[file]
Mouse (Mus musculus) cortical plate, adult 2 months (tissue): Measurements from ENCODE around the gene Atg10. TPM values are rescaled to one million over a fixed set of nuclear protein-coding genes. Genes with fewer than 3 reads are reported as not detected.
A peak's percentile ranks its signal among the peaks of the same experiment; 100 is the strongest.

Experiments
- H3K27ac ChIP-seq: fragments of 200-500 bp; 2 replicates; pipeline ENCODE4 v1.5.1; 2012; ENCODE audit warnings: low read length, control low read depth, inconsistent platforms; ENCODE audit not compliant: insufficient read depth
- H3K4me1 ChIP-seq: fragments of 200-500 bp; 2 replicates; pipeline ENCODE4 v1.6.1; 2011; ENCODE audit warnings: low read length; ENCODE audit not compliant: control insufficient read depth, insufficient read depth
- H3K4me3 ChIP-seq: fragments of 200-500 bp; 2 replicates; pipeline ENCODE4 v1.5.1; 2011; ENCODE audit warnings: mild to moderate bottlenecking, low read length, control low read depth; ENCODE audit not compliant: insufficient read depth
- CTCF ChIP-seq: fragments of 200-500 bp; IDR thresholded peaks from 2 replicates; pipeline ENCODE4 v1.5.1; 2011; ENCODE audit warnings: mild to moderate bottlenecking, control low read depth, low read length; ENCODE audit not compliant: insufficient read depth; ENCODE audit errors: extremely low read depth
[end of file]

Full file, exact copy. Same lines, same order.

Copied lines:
Mouse (Mus musculus) cortical plate, adult 2 months (tissue): Measurements from ENCODE around the gene Atg10. TPM values are rescaled to one million over a fixed set of nuclear protein-coding genes. Genes with fewer than 3 reads are reported as not detected.
A peak's percentile ranks its signal among the peaks of the same experiment; 100 is the strongest.

Experiments
- H3K27ac ChIP-seq: fragments of 200-500 bp; 2 replicates; pipeline ENCODE4 v1.5.1; 2012; ENCODE audit warnings: low read length, control low read depth, inconsistent platforms; ENCODE audit not compliant: insufficient read depth
- H3K4me1 ChIP-seq: fragments of 200-500 bp; 2 replicates; pipeline ENCODE4 v1.6.1; 2011; ENCODE audit warnings: low read length; ENCODE audit not compliant: control insufficient read depth, insufficient read depth
- H3K4me3 ChIP-seq: fragments of 200-500 bp; 2 replicates; pipeline ENCODE4 v1.5.1; 2011; ENCODE audit warnings: mild to moderate bottlenecking, low read length, control low read depth; ENCODE audit not compliant: insufficient read depth
- CTCF ChIP-seq: fragments of 200-500 bp; IDR thresholded peaks from 2 replicates; pipeline ENCODE4 v1.5.1; 2011; ENCODE audit warnings: mild to moderate bottlenecking, control low read depth, low read length; ENCODE audit not compliant: insufficient read depth; ENCODE audit errors: extremely low read depth